UNFPA’s latest State of World Population report, launched just last week, is timely because it’s about rights and choices—or a lack of them—and what that means for women, for couples, and for countries’ prospects for development.


It makes the case that choice can change the world. This is our message as we prepare to celebrate the 25th anniversary of the ICPD next year, and our own 50th anniversary at UNFPA.


The report calls on countries to confront their demographic challenges not through fewer choices, but rather through more choices.


Making sure that child care is affordable, for example, is one action that a country with low birth rates can take to expand choices. This can enable women to have children without giving up their careers. This is good for the individual. It’s also good for economic development.


Fifty years ago, here in Tehran at the first International Conference on Human Rights, the world affirmed the basic right of parents to determine freely and responsibly the number and spacing of their children.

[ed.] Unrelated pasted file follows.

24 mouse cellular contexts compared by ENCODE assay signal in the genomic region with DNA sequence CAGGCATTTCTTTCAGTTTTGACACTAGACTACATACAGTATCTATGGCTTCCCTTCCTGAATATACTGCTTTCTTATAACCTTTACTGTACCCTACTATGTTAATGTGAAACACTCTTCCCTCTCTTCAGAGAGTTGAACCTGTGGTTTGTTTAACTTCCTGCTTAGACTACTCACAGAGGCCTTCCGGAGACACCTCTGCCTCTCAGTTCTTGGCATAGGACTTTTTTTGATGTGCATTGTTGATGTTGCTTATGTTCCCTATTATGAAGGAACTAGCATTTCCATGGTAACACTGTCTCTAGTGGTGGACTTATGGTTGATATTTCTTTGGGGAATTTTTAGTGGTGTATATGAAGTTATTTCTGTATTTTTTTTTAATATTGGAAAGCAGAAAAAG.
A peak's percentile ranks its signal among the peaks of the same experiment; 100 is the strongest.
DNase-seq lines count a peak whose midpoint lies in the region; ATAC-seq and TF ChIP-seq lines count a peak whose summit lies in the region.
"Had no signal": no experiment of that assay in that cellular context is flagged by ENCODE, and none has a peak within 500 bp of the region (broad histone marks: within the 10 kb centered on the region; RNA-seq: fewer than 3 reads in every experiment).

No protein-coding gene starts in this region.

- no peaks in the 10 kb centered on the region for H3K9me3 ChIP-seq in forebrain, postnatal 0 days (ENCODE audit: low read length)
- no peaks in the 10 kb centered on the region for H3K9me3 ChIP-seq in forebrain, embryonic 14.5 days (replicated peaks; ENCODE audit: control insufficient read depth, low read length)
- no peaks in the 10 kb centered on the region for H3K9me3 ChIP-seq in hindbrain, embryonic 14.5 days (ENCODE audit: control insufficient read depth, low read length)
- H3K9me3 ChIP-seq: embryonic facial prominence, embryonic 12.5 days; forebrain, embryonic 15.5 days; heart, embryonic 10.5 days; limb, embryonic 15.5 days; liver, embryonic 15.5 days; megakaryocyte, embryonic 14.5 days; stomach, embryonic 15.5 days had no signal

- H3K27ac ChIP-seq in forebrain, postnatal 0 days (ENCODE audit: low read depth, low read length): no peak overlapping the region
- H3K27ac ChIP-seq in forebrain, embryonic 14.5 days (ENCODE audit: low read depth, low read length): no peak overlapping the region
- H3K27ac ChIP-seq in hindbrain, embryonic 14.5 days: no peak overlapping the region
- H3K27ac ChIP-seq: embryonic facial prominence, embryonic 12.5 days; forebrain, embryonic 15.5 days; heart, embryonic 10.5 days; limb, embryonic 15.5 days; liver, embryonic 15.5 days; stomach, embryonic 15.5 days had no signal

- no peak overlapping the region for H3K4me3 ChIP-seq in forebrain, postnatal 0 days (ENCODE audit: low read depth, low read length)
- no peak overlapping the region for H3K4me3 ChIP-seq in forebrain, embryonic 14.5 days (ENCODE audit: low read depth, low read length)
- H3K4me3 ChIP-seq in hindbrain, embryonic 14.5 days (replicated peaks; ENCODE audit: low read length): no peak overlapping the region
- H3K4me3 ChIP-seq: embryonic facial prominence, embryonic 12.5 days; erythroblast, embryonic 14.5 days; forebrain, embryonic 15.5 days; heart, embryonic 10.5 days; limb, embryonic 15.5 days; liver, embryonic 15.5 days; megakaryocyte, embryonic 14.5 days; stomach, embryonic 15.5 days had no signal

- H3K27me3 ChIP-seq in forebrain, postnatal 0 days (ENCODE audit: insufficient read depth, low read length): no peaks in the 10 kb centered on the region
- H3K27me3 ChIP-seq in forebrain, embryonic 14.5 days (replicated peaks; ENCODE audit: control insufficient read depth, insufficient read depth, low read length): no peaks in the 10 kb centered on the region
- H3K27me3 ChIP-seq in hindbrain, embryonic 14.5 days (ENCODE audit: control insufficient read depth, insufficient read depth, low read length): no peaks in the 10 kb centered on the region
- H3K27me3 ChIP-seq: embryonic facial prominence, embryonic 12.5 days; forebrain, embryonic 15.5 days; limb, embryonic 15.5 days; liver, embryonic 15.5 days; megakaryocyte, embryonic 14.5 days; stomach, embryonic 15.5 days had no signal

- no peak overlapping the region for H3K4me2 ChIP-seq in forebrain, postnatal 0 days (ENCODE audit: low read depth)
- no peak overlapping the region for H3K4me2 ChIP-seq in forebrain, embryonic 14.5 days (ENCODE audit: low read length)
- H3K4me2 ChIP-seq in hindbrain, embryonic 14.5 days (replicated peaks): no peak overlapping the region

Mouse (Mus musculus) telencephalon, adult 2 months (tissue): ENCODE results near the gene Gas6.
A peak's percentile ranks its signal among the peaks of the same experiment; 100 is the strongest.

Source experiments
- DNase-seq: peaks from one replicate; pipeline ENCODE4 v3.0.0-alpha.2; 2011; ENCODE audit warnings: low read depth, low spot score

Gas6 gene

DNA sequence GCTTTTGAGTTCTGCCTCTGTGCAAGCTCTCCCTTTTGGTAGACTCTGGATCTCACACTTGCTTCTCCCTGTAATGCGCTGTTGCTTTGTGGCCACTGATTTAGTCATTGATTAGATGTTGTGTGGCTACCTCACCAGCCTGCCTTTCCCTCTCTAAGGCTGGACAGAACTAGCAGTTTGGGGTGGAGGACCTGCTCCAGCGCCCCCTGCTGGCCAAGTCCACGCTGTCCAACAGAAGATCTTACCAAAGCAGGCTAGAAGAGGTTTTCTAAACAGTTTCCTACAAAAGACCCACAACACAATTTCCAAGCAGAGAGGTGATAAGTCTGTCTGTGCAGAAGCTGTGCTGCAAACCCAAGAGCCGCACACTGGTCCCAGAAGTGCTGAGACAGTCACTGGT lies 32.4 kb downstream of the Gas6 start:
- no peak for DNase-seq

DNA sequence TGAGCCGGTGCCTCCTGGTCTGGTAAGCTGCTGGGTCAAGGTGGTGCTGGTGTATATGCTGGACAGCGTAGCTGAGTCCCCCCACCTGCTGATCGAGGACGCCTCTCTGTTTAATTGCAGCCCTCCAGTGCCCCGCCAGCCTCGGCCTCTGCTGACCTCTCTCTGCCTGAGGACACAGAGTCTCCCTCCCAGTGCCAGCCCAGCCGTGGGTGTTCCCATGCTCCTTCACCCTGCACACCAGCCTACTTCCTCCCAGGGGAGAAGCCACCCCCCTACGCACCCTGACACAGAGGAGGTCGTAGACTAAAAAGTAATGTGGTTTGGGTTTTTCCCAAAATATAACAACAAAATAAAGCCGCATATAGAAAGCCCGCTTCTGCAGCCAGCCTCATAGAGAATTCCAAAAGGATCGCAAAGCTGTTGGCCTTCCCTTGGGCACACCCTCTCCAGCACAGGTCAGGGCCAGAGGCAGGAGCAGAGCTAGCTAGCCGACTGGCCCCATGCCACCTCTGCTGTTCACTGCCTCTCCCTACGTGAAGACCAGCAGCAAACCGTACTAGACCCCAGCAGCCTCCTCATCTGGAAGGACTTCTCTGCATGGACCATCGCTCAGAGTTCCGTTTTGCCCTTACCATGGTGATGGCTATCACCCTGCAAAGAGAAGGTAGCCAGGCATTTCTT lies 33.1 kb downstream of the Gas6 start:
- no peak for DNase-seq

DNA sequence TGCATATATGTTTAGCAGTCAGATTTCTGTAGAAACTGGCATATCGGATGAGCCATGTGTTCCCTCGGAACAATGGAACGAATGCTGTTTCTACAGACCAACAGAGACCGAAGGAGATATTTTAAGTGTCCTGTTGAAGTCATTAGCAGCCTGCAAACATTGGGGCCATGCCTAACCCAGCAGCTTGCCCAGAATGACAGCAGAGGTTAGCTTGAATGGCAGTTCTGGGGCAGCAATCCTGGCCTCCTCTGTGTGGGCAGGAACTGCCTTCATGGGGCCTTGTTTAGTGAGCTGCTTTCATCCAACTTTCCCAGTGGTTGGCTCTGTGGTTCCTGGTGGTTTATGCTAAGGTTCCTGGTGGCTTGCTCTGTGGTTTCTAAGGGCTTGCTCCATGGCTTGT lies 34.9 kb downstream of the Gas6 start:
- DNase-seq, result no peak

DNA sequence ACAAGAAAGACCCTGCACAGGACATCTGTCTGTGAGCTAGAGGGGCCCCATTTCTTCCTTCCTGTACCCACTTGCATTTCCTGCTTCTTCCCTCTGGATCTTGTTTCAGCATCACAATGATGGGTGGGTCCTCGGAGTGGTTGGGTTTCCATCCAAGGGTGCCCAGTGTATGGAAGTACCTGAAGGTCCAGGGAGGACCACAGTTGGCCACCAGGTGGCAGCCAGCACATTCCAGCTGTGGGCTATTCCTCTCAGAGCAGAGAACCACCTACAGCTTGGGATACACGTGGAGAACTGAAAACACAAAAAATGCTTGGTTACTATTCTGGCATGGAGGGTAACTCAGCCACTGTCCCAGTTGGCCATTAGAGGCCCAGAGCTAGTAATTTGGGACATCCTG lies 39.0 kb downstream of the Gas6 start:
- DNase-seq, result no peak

Let’s not let concern over low fertility and population ageing encourage policies or programmes that roll back hard-won reproductive rights and choices. There are those who would prefer that we return to a time when women had no control over their bodies or their lives. We can’t let that happen.


Ensuring rights and choices for all lays the foundation for societies for all ages, where everyone is empowered to harmonize their reproductive and productive lives.


We at UNFPA are firmly committed to supporting countries every step of the way – from analyzing demographic shifts, to convening policy dialogues like this one, to providing technical support and advice for the formulation of ageing strategies, policies and programmes.


I invite countries and partners to join our Global Programme on Ageing and Low Fertility. If we work together on these issues, we can help countries address their concerns in a coherent, integrated, forward-looking manner. Meetings like this one are a critical part of this process. Let’s listen to what the research and evidence teaches us.  Let’s learn from each other, and let’s move forward together towards a better future for all at all ages.